Targeting is an invaluable tool to prevent a horse from spooking at objects. The concept is simple: when cued, the horse touches an object and then gets a click and food reward or just a food reward. My little black horse was very fearful of all objects: umbrellas, bikes, plastic shaking in the wind and now he eagerly seeks out objects to touch on the trail. It makes scary horse-eating objects become the focus of a game.
When the horse becomes generally less startled, then he enters a more playful “seeking” frame of mind and generally takes a lot more stimuli to become spooky. This idea that animals cannot simultaneously experience fear and be in a seeking mindset is central to Temple Grandin‘s book, “Animals Make us Human,” and it makes training a horse using positive techniques truly transformative.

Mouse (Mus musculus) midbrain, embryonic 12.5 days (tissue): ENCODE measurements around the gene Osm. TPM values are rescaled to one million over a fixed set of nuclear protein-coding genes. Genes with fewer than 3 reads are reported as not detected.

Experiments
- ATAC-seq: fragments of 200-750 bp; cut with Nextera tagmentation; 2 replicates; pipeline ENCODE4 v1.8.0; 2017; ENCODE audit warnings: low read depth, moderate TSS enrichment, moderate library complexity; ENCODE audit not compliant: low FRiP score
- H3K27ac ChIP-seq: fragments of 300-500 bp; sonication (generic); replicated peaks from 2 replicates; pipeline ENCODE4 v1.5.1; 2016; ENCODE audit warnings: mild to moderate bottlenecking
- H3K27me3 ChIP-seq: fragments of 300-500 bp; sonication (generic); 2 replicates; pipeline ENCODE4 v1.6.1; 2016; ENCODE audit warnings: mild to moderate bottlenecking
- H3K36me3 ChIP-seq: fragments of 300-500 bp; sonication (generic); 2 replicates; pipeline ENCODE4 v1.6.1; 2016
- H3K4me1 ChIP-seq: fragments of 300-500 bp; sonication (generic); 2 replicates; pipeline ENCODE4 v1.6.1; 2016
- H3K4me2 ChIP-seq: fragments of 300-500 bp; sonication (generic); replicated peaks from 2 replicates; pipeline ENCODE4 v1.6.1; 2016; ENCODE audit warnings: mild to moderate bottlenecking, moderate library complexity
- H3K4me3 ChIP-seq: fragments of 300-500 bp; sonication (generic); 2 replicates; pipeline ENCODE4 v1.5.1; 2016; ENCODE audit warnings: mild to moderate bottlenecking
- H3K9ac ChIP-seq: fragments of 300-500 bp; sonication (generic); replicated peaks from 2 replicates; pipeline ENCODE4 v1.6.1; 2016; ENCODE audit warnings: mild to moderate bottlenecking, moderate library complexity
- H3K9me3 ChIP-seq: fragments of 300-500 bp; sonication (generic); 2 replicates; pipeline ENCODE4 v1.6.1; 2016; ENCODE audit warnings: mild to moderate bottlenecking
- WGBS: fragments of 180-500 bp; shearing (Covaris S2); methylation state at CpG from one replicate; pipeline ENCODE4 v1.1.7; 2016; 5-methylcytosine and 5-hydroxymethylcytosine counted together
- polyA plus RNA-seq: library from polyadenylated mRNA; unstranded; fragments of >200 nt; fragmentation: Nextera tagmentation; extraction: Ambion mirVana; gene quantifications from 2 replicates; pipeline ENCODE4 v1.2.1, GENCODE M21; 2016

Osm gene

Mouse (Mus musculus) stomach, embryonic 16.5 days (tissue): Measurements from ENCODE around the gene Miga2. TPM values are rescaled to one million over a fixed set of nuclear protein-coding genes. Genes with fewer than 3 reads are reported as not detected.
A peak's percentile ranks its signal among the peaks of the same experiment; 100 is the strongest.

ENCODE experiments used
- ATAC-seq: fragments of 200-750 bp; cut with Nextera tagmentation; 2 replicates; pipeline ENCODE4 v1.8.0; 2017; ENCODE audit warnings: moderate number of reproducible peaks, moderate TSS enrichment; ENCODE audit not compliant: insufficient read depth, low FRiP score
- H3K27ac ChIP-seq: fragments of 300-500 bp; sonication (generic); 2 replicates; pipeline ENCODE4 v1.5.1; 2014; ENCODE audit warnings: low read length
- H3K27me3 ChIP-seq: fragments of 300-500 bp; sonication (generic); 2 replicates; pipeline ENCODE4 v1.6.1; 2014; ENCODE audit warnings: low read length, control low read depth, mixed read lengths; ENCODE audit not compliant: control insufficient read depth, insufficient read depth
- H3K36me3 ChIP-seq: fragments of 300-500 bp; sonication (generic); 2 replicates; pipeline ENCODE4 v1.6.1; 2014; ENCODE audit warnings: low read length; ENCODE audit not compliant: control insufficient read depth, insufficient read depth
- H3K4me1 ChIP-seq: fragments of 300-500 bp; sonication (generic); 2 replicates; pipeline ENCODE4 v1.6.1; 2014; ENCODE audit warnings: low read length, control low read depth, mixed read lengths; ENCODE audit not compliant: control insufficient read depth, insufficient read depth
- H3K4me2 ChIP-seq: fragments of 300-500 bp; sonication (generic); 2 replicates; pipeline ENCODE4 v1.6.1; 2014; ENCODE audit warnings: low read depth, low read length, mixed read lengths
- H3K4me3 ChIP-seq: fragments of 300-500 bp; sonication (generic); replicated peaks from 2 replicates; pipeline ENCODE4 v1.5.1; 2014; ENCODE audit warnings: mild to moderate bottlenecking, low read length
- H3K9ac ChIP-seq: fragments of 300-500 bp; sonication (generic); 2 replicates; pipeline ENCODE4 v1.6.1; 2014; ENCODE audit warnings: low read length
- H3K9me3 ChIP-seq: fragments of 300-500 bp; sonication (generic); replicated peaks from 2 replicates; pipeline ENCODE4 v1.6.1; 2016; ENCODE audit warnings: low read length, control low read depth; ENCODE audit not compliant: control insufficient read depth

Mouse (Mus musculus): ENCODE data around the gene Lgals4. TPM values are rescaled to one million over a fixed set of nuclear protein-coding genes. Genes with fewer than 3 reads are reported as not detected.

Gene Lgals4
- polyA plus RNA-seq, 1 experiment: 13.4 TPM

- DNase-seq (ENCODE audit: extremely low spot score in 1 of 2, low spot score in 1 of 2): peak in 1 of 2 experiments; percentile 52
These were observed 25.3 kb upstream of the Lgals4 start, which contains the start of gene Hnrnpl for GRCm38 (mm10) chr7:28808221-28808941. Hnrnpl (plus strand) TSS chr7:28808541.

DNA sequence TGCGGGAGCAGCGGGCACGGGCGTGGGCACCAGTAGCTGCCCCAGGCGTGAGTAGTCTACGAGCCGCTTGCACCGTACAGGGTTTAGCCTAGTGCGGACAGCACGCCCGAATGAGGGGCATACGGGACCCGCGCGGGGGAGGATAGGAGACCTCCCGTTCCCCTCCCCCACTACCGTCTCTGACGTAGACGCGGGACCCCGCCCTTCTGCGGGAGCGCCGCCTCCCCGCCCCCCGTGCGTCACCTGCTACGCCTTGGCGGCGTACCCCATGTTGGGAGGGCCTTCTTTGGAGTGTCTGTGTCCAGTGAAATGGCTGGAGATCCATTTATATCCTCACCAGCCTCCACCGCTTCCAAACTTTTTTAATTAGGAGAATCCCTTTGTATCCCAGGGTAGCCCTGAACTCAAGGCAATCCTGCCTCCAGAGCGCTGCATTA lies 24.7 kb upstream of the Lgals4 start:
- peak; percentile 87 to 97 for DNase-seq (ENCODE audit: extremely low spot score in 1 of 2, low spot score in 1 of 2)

When I ride past cars speeding by, I do keep a few tiny pieces of carrot in my pocket and the horse learns that when a scary event happens, if he stands still, he gets a reward. I call this “circumstantial targeting.”